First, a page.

In March we announced that Friends of Hopewell Valley Open Space sought help to boost the population for the state-threatened American Kestrel by increasing nesting opportunities throughout Hopewell Valley. After receiving a grant from the Division of Fish and Wildlife Endangered and Nongame Species Program, FoHVOS staff and interns facilitated box-building workshops and installations.

The community responded in force and more than 100 volunteers from Bloomberg, Calvary Baptist Church, Cambridge School, Cub Scout Troop 1776, Girl Scouts, Painted Oak Nature School, and The Pennington School helped successfully construct 50 nesting boxes and install 36 boxes in the most suitable habitats in local preserves, Mercer County parks, and private resident lands throughout the Hopewell Valley.

The boxes are monitored every two weeks by volunteer citizen scientists to record any kestrel nesting activity and to thwart nest-building attempts by non-native starlings and house sparrows. At the time of writing, six of these boxes have already been occupied. Females from three nests were fitted with uniquely-numbered leg bands by Division of Fish and Wildlife biologists to help track the population’s recovery.

Kestrel hatchlings in a nesting box in Hopewell Valley.

Two nests have eggs that are being incubated by the adults, and two nests have already hatched. The other two nests were abandoned before hatching, which is unfortunately a common occurrence in this species. It is still early in the Kestrel active nesting season, and more nests are expected.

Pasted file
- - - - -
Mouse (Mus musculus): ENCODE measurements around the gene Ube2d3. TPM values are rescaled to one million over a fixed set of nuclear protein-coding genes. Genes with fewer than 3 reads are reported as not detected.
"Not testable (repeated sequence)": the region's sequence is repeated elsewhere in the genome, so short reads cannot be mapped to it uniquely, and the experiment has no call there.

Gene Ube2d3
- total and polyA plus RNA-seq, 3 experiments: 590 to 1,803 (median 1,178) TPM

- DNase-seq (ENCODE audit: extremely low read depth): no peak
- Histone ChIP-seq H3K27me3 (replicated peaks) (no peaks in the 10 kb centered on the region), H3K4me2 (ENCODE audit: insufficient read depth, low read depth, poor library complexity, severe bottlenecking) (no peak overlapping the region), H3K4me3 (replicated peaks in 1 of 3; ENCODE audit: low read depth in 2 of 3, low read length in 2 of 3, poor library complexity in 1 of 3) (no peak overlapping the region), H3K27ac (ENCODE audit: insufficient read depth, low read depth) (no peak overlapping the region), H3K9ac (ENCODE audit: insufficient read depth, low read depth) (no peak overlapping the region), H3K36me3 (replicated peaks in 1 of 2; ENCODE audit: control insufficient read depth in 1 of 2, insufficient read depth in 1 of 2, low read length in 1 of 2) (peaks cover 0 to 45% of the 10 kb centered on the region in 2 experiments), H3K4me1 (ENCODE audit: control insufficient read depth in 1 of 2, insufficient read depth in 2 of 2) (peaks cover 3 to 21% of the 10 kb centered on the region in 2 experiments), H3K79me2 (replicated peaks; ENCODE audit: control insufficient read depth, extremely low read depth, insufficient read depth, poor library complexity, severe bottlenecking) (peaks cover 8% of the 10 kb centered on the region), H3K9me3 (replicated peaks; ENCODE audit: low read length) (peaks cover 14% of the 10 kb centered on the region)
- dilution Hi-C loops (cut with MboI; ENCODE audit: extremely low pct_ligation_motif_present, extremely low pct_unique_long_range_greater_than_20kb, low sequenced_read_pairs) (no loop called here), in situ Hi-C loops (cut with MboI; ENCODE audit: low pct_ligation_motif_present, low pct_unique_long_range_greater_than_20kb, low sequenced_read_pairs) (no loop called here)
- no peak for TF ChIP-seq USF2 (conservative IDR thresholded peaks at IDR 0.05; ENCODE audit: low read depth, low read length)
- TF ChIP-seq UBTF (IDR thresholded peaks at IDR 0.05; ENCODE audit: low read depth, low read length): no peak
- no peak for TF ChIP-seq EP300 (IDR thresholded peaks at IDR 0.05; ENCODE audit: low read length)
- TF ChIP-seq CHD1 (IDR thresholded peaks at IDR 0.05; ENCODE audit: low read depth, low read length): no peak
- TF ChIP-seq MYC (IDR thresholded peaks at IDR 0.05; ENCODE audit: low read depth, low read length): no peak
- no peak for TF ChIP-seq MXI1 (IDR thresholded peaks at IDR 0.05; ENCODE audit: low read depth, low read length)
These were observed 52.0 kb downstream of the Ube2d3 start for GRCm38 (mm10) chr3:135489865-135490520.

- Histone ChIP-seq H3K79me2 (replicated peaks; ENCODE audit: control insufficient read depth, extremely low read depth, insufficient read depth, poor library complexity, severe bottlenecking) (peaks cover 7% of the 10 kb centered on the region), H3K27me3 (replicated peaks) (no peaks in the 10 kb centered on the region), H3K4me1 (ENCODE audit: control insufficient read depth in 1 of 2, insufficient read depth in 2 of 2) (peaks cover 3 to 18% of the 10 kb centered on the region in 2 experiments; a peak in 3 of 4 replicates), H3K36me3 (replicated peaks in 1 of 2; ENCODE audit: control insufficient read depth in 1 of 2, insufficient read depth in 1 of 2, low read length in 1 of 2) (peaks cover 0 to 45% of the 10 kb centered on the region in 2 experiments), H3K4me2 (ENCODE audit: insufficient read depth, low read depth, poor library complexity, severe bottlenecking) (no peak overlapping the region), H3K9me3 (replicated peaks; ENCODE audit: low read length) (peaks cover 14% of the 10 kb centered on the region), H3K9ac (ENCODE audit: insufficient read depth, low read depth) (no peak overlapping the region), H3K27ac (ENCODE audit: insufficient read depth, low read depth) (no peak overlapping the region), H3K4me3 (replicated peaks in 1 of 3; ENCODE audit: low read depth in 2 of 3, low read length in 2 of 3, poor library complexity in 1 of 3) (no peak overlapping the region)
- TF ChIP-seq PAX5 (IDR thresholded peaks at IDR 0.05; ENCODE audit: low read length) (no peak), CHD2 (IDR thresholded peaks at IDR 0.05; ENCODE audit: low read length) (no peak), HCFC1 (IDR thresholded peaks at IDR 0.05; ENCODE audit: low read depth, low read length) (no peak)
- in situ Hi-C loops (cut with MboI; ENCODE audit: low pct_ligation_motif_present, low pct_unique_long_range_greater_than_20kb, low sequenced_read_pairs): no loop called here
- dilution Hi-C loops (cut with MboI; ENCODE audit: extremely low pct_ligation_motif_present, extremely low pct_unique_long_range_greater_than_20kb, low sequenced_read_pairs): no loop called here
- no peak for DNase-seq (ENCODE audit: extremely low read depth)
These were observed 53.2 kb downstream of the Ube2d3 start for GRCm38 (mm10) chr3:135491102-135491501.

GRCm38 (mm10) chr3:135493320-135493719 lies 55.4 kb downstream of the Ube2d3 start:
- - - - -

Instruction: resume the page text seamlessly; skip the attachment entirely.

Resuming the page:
More pictures and information about local American Kestrel activities is online. FoHVOS officials anticipate increasing numbers of kestrels to use the nest boxes in future years.

Kudos to Hopewell Valley for supporting community conservation efforts for building, installing, and monitoring boxes that provide important nesting habitat for these state-threatened raptors.

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Bear Tavern Principal Chris Turnbull led a school-wide assembly to announce that Bear Tavern received a Green Flag award from Eco-Schools and the National Wildlife Federation. This is in addition to their Sustainable Jersey Bronze certification received earlier in the school year.

The assembly also celebrated the success of its Outdoor Learning Area that flourished in under a year. They honored community conservation efforts by presenting awards to: The Barn at Gravity Hill, Bear Tavern PTO, former Bear Tavern PTO president Christine Butrym, Cedar Creek, Cedar Hill Farm, Chickadee Creek Farm, local builder Dennis Dougherty, student volunteer Michaela Drake, FoHVOS, Hopewell Township Public Works, HTS Tree Care Professionals, HVEF, former Bear Tavern teacher Jay Ingalsbe, Mercer County Park Commission, Nectars, The OLA Committee, Neill and Belinda Overman, Swanson Family, TCNJ and Tom’s Tree Service.

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Riparian buffers are strips of forested land along rivers, streams and lakes that help keep pollution out. Trees and all the smaller plants under them provide neverending miles of root systems that absorb pollutants before they reach valuable waterways.

Forested riparian buffers also provide extra storage for flood waters, and supply food and habitat for a variety of in-stream and riparian wildlife.

That means the community can help keep our rivers and streams healthy by planting natives shrubs and trees that help restore water, soil, and ecosystems.

Under a Roots to Rivers grant, Sourland Conservancy, New Jersey DEP, New Jersey Watershed Ambassadors, Mercer County Parks Commission, Howell Living History Farm, and more than 250 individuals, families, corporations and groups including Bank of America, Educational Testing Service, MCCCC YouthCorps volunteers planted 51 different species of native shrubs and trees totaling 1,800 in all.

Lisa Wolff is executive director of Friends of Hopewell Valley Open Space. Email: